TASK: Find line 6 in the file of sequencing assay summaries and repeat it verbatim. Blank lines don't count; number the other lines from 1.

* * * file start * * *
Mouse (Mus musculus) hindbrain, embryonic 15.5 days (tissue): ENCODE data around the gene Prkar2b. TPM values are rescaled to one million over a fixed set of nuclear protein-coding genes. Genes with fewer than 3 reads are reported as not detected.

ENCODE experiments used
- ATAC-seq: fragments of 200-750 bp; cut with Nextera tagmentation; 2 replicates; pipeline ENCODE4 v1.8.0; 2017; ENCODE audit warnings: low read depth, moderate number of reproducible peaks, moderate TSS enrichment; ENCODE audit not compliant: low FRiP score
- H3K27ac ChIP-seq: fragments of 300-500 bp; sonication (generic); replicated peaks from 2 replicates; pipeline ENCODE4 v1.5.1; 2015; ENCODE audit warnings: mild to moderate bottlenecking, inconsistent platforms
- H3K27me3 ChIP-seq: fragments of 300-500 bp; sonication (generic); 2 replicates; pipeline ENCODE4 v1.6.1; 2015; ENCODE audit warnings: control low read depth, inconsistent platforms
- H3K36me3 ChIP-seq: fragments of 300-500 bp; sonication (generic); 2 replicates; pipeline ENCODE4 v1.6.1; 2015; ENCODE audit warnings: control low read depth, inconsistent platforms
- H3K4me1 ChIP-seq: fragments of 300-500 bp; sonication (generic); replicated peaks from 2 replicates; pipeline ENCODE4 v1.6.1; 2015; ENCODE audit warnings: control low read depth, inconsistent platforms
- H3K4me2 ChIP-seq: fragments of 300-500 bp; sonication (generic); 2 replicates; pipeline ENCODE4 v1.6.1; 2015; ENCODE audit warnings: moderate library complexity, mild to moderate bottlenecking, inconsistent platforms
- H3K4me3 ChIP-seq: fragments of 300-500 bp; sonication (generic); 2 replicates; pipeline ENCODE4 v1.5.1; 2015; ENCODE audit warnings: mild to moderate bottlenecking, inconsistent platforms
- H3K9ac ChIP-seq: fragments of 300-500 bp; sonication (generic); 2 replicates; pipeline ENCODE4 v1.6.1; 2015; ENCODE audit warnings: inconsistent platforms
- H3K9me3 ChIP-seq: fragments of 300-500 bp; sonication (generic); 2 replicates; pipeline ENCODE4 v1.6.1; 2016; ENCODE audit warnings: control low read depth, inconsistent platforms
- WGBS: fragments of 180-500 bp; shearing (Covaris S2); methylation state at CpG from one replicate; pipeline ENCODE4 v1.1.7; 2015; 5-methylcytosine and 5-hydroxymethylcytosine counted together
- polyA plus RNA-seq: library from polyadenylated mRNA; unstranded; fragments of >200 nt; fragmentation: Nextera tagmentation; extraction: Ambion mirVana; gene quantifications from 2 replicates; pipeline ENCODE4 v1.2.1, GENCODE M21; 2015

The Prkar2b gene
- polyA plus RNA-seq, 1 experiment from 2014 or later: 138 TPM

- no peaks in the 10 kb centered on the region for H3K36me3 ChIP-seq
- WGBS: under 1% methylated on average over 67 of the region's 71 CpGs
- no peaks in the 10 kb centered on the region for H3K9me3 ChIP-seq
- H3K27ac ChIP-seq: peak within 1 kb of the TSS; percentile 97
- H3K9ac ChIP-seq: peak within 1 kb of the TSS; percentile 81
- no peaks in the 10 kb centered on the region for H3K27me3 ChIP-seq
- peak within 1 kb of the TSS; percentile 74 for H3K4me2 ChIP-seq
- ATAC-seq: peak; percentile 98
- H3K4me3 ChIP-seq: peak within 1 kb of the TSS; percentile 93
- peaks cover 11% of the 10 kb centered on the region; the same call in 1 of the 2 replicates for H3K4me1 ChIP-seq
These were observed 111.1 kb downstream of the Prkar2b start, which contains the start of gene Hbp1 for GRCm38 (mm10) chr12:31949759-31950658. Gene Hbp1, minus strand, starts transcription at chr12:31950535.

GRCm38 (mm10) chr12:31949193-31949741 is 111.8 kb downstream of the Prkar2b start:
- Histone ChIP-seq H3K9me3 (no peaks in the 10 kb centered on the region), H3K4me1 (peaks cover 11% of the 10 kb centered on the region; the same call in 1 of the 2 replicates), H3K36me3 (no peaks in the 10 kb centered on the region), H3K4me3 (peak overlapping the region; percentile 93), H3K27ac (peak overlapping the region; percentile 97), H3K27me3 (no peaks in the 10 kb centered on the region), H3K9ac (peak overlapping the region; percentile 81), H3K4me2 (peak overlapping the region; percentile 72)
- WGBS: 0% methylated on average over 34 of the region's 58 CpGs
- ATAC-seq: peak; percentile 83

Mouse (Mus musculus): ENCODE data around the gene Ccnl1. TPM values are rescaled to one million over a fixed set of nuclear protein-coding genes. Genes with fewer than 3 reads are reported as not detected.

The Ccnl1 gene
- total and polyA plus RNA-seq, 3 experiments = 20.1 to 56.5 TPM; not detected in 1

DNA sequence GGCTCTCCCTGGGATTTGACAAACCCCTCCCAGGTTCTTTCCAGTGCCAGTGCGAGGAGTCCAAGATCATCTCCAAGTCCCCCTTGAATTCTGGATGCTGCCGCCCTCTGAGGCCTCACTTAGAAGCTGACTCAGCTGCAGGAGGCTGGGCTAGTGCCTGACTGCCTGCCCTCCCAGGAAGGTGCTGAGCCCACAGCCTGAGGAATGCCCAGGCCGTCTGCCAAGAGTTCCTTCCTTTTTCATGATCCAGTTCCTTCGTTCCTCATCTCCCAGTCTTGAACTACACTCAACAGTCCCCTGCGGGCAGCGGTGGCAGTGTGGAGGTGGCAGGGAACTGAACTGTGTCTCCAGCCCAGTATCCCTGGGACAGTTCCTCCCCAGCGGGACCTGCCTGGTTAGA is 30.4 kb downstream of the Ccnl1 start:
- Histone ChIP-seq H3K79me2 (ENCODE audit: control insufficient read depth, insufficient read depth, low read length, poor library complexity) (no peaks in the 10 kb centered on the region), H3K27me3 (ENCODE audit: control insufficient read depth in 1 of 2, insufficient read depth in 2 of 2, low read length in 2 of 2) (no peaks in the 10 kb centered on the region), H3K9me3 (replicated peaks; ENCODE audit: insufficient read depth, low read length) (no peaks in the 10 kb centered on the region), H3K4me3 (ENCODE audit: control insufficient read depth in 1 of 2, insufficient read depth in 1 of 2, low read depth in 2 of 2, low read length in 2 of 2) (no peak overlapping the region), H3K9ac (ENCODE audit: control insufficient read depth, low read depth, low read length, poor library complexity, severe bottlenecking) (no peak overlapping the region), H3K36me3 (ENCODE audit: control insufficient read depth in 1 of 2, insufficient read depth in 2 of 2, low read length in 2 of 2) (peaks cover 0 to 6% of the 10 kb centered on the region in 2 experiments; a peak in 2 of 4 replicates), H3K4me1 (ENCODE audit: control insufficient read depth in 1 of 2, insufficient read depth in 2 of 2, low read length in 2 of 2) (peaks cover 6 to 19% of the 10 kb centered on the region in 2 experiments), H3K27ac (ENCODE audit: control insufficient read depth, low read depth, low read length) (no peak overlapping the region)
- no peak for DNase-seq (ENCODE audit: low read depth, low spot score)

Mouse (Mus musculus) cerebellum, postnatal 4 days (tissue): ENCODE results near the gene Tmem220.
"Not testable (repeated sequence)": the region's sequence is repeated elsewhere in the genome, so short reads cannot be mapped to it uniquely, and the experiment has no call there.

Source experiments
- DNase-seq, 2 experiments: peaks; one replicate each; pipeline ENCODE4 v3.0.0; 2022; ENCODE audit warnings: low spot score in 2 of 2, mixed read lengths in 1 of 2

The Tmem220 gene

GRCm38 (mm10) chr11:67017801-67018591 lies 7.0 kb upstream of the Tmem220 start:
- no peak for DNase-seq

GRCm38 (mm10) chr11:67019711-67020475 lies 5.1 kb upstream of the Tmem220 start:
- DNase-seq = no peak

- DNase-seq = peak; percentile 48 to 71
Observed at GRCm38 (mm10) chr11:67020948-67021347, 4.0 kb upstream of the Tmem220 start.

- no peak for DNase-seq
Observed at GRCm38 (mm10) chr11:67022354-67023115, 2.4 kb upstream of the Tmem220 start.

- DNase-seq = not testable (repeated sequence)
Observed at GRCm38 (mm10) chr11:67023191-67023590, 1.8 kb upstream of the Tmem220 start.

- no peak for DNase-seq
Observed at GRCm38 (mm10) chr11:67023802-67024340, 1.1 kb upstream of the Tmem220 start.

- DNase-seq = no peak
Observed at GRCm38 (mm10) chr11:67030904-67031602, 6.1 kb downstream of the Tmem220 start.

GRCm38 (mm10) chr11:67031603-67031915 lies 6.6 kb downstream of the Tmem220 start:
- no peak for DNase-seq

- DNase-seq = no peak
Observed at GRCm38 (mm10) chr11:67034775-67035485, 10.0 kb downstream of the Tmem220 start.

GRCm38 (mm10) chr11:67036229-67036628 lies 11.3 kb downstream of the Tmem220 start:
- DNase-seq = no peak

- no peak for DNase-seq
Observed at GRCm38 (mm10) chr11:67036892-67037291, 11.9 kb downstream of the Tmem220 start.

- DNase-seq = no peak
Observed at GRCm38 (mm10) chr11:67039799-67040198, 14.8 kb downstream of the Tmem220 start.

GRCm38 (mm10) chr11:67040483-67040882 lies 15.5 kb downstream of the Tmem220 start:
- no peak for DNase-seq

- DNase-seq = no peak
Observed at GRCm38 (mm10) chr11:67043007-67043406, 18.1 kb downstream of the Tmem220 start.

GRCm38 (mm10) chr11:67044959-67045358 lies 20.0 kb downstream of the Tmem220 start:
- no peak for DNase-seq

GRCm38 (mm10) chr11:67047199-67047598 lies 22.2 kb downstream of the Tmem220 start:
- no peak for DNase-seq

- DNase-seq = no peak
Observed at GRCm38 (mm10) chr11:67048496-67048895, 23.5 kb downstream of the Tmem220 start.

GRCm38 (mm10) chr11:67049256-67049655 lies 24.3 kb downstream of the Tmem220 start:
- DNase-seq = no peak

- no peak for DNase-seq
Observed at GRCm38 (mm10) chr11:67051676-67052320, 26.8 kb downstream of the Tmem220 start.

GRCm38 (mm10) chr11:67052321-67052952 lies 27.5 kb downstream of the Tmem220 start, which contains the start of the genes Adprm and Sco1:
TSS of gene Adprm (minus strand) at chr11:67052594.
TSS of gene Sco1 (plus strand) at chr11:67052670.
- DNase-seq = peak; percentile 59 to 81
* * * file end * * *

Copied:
- H3K36me3 ChIP-seq: fragments of 300-500 bp; sonication (generic); 2 replicates; pipeline ENCODE4 v1.6.1; 2015; ENCODE audit warnings: control low read depth, inconsistent platforms